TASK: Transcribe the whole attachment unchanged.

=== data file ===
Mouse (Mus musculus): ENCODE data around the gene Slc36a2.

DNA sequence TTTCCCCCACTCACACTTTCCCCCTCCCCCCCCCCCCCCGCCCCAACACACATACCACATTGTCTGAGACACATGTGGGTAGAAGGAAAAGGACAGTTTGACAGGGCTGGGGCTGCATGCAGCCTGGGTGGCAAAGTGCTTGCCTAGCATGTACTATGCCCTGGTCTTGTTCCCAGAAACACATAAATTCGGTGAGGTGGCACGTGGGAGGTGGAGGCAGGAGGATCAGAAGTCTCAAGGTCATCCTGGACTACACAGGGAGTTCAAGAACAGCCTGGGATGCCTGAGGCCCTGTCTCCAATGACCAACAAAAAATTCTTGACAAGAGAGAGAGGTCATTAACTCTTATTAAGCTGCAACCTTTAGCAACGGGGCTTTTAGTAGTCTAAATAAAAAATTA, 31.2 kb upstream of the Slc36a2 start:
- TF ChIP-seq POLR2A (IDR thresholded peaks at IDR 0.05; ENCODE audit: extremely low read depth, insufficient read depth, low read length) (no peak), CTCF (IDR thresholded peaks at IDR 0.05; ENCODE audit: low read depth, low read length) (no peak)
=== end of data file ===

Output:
Mouse (Mus musculus): ENCODE data around the gene Slc36a2.

DNA sequence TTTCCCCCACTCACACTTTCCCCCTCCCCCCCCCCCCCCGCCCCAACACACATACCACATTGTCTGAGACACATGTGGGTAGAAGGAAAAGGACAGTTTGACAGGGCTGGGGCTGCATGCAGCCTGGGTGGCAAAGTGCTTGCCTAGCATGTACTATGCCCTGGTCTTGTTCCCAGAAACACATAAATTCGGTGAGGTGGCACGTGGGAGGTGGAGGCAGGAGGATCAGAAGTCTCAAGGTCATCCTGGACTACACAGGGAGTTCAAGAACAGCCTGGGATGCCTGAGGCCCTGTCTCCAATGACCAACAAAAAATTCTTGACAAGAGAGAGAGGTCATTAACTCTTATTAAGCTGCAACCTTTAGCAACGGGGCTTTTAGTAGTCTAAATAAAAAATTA, 31.2 kb upstream of the Slc36a2 start:
- TF ChIP-seq POLR2A (IDR thresholded peaks at IDR 0.05; ENCODE audit: extremely low read depth, insufficient read depth, low read length) (no peak), CTCF (IDR thresholded peaks at IDR 0.05; ENCODE audit: low read depth, low read length) (no peak)